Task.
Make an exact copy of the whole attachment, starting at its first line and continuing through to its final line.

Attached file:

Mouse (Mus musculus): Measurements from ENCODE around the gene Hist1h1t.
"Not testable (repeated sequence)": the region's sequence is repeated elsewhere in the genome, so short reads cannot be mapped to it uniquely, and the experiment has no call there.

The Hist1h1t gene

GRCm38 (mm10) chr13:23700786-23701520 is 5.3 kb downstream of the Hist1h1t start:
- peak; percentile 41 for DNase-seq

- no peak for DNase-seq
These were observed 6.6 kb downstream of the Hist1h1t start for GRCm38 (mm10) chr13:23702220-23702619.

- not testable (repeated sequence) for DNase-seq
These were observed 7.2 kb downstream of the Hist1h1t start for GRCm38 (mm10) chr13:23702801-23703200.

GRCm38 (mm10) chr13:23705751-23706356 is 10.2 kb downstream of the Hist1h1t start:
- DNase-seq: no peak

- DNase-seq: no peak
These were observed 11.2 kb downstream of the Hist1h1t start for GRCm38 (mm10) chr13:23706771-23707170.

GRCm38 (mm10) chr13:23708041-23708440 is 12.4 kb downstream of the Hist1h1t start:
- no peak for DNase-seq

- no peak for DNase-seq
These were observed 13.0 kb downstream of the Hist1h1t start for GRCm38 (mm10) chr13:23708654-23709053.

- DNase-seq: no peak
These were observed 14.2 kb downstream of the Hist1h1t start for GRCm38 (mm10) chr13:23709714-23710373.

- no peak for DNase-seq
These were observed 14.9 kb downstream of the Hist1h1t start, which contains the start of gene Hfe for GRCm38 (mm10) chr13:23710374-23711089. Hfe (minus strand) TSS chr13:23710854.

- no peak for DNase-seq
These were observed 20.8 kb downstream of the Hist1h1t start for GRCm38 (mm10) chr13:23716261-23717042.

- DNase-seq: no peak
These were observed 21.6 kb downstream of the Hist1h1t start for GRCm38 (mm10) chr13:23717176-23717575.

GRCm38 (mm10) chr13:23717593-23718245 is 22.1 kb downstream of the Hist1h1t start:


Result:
Mouse (Mus musculus): Measurements from ENCODE around the gene Hist1h1t.
"Not testable (repeated sequence)": the region's sequence is repeated elsewhere in the genome, so short reads cannot be mapped to it uniquely, and the experiment has no call there.

The Hist1h1t gene

GRCm38 (mm10) chr13:23700786-23701520 is 5.3 kb downstream of the Hist1h1t start:
- peak; percentile 41 for DNase-seq

- no peak for DNase-seq
These were observed 6.6 kb downstream of the Hist1h1t start for GRCm38 (mm10) chr13:23702220-23702619.

- not testable (repeated sequence) for DNase-seq
These were observed 7.2 kb downstream of the Hist1h1t start for GRCm38 (mm10) chr13:23702801-23703200.

GRCm38 (mm10) chr13:23705751-23706356 is 10.2 kb downstream of the Hist1h1t start:
- DNase-seq: no peak

- DNase-seq: no peak
These were observed 11.2 kb downstream of the Hist1h1t start for GRCm38 (mm10) chr13:23706771-23707170.

GRCm38 (mm10) chr13:23708041-23708440 is 12.4 kb downstream of the Hist1h1t start:
- no peak for DNase-seq

- no peak for DNase-seq
These were observed 13.0 kb downstream of the Hist1h1t start for GRCm38 (mm10) chr13:23708654-23709053.

- DNase-seq: no peak
These were observed 14.2 kb downstream of the Hist1h1t start for GRCm38 (mm10) chr13:23709714-23710373.

- no peak for DNase-seq
These were observed 14.9 kb downstream of the Hist1h1t start, which contains the start of gene Hfe for GRCm38 (mm10) chr13:23710374-23711089. Hfe (minus strand) TSS chr13:23710854.

- no peak for DNase-seq
These were observed 20.8 kb downstream of the Hist1h1t start for GRCm38 (mm10) chr13:23716261-23717042.

- DNase-seq: no peak
These were observed 21.6 kb downstream of the Hist1h1t start for GRCm38 (mm10) chr13:23717176-23717575.

GRCm38 (mm10) chr13:23717593-23718245 is 22.1 kb downstream of the Hist1h1t start: